My first show of the night (after I pried myself away from old Big Bang Theory episodes on my computer) was Deerhoof at Central United Church. My friend Jordie showed up from a barbecue he attending with a new free bike that had been given to him. Apparently he has really good bike karma. We tasked him with leaving the bike unlocked as much as possible to see how long it takes before his new wheels are stolen. I'm not sure if he believes that he will still have it by the end of the weekend, but I have faith in Calgary and I want to prove it's safer for bikes than Vancouver. I didn't catch local veteran Lorrie Matheson opening the show, although it would have been neat to see him play the church, especially since he had Scott Munro and Chris Dadge of Bug Incision as part of his backing band - seriously how awesome are those guys. Lorrie is one of those musicians who has been playing forever and has earned people's respect because he's really good and also, very kind. But I have never seen him live because whenever he's playing a show, I always think that I will catch him the next time. I really need to see him play very soon.

Deerhoof were their usual charming and quirky selves. Having seen Deerhoof before, I knew what to expect. Satomi Matsuzaki has boundless energy and does some weird dancing, Greg Saunier is his crazy drummer self and the band puts on a great show. This time was a little different as Ed Rodriguez joined the band since I saw them last. I'm not sure how much the dynamic of the band has changed, but for the most part, it seemed like they were four separate entities that happened to be onstage with each other, barring a few short moments of interaction. There wasn't as much Satomi dancing as I've seen in the past, maybe because she played bass for most of the band's tight set. And the set seemed to have a lot more interesting instrumental work than I've seen them do in the past. Greg stepped out from behind the drums and made a point to mention that this is the band's first time in Calgary, a statement that was preceded by a long and awkwardly paused bit of talking wherein he claimed to have stage fright while talking to the crowd. It was tough to tell if it was a put-on or if he really is that awkward. it was kind of endearing.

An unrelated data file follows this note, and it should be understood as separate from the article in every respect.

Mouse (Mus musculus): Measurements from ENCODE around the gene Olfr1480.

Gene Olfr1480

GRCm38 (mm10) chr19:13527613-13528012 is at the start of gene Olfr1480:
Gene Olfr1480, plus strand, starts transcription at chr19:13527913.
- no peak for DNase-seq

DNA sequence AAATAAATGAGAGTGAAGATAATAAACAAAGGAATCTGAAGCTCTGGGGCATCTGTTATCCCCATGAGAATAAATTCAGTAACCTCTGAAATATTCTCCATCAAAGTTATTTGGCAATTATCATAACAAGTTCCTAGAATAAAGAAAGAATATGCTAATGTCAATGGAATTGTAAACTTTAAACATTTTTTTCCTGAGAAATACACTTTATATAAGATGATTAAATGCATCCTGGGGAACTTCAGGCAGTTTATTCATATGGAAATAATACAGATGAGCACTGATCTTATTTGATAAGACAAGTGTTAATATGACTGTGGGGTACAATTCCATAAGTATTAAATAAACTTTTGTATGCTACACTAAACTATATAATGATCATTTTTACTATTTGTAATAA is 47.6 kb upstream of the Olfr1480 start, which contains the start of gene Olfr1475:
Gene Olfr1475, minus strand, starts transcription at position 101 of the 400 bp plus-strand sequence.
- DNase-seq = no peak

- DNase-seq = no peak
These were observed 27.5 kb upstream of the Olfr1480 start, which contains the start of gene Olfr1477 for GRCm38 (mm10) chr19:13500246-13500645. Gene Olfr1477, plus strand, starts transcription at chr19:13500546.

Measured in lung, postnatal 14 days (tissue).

Hunger pangs were calling and some of my festival mates were in dire need of nutrition so I took them to Thai Tai. Being Vietnamese sub experts, they were quick to inform me that Calgary prices are double those of Vancouver Vietnamese subs, but apparently what we lack in cheapness, we make up for in size. Calgary subs are double the size of Vancouver's - take that former hometown!